Towards the end of World War 2, the Allies came together in 1944 to plan a new economic order for the post-war world. At the conference in Bretton Woods, New Hampshire, 44 Allied countries met under the intellectual leadership of senior US Treasury official Harry Dexter White and British economist John Maynard Keynes. The conference mapped out new rules to prevent countries following the “beggar-thy-neighbour” policies that had led to the Great Depression.
It established the International Monetary Fund (IMF) and World Bank as the key institutions to manage this new world order.
This new structure was initially successful in allowing the world to recover after the war.
The IMF put in place fixed exchange rates based around the dollar, and provided finance to allow countries to make necessary adjustments to their balance of payments provided that they followed sound domestic economic policies.
The World Bank provided long-term loans to allow post-war reconstruction, including in support of the Marshall Plan.
However, since then, many have argued that over the subsequent 50 years the structure of the global economy has changed, exposing the need for a new Bretton Woods.
One of the people advocating change is the former Governor of the Bank of England Lord Mervyn King, who already in 2010, in the wake of the financial crisis, had called for the merger of the G20 and IMF.
He claimed that although much attention was being paid to efforts to overhaul the financial sector, in the meantime the global economic imbalances which fuelled the crisis were worsening.
In a speech at Exeter University, he indicated that in order to fix them, politicians had to transform the multilateral institutions responsible for monitoring the global economy in order to be better prepared for the future.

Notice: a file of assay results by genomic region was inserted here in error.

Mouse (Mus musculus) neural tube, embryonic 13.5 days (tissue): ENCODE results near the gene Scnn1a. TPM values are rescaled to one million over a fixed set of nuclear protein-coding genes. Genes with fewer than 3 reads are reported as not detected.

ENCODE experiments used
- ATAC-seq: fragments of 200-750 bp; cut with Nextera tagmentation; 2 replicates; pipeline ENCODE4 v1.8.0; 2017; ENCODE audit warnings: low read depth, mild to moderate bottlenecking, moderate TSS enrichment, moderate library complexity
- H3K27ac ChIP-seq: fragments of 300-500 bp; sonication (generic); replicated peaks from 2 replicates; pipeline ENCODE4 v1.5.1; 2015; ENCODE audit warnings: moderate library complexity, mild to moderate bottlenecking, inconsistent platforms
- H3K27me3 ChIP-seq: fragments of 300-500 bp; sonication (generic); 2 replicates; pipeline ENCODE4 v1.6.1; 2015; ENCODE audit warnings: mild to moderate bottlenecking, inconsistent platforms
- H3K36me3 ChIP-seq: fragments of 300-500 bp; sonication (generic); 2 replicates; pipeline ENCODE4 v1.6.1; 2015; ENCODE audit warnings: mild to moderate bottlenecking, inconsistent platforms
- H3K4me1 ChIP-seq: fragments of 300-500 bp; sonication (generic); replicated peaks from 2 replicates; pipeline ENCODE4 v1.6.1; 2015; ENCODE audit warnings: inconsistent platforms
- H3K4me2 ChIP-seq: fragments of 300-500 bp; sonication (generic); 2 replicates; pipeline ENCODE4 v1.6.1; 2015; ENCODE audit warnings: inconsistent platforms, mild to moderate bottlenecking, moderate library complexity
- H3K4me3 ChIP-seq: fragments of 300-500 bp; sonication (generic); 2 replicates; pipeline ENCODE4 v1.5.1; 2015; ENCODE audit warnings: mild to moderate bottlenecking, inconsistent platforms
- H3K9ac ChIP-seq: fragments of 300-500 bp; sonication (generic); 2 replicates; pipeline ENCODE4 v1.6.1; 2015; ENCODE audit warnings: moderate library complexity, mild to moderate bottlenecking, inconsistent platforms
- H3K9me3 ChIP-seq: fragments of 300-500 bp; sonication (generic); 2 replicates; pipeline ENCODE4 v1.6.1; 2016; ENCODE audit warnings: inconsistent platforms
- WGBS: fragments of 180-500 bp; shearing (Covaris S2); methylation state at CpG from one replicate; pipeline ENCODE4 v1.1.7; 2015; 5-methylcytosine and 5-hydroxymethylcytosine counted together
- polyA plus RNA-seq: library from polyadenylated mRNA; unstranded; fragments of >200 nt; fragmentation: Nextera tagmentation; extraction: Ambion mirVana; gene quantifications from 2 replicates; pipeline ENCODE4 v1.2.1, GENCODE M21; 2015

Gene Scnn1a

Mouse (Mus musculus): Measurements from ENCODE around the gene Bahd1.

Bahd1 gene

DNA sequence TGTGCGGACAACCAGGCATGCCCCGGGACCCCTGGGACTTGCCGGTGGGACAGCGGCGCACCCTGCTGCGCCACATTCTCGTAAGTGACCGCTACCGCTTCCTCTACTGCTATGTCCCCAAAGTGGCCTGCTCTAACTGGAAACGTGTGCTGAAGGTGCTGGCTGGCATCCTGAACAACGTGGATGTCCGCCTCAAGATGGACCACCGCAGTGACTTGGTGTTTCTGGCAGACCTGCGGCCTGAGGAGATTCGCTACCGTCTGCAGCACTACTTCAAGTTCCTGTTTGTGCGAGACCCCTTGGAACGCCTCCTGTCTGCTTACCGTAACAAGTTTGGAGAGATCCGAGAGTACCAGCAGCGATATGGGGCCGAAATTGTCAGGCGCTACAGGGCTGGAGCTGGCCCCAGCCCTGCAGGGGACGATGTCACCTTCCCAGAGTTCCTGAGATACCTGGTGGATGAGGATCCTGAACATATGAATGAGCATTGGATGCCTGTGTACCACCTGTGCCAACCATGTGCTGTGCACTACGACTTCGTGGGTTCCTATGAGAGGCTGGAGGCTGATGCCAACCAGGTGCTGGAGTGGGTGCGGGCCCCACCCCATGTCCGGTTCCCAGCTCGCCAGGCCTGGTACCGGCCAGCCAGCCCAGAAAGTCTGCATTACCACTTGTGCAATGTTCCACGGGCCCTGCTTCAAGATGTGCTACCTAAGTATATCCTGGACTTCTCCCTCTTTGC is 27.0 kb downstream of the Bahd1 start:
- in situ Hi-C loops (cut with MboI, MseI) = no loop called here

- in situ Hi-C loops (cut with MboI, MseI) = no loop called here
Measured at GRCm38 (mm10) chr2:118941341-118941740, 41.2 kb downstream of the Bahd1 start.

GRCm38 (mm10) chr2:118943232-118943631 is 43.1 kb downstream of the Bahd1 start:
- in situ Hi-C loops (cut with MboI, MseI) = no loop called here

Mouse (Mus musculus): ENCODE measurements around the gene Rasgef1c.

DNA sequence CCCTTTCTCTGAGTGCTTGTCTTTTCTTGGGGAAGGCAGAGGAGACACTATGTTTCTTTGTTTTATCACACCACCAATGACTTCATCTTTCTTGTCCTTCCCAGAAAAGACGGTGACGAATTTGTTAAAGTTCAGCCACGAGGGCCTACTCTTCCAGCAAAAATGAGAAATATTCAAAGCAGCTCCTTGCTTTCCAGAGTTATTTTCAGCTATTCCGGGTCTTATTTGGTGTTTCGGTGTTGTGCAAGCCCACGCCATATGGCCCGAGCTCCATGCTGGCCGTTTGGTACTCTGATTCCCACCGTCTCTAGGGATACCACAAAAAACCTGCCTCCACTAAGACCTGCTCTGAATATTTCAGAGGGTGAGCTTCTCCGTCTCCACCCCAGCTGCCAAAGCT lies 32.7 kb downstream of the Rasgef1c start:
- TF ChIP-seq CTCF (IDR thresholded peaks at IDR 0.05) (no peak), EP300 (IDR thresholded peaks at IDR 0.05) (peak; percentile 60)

He pointed out that with so many economies involved in the global trading system, the idea of another Bretton Woods conference was “wholly impractical”.
Lord King suggested the G20 would have been the ideal forum to push through the necessary reforms, instead, urging exporters to spend more and deficit economies such as the UK and US to save more.
He said: “The legitimacy and leadership of the G20 would be enhanced if it were seen as representing views of other countries too.
“That could be achieved if the G20 were to metamorphose into a Governing Council for the IMF, and at the same time acquire a procedure for voting on decisions.”
With the world now facing one of the worst economic fallouts since the Great Depression because of the coronavirus pandemic, Lord King’s claims have become relevant again.
Many are now calling for a new world order, including former Prime Minister Gordon Brown.
In March, the Labour grandee urged world leaders to come together in a “concerted global response” to tackle the coronavirus outbreak and prevent a new recession.
He said the current generation of leaders had failed to learn the lessons of past crises – from epidemics to the financial crash – that global problems need global action.
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In an exclusive interview with Express.co.uk, though, Jonathan Portes, Professor of Economics and Public Policy at King’s College London, argued that while it would be incredibly useful, a “new world order” is an inconceivable scenario for now.
He explained: “It would be very nice, but we are not in a Bretton Woods world.
“It feels more like a pre-war world or a post-war world in some sense – not that I think the US and China will go to war.
“We are not in that position, where you have a desire to set up a new international order.”
He noted: “Could that happen? Maybe, but I really think it is not likely in the short term.
“It seems inconceivable to me, at least while Donald Trump is in power.
“The US and China have become far more confrontational.”
Published at Tue, 12 May 2020 12:57:00 +0000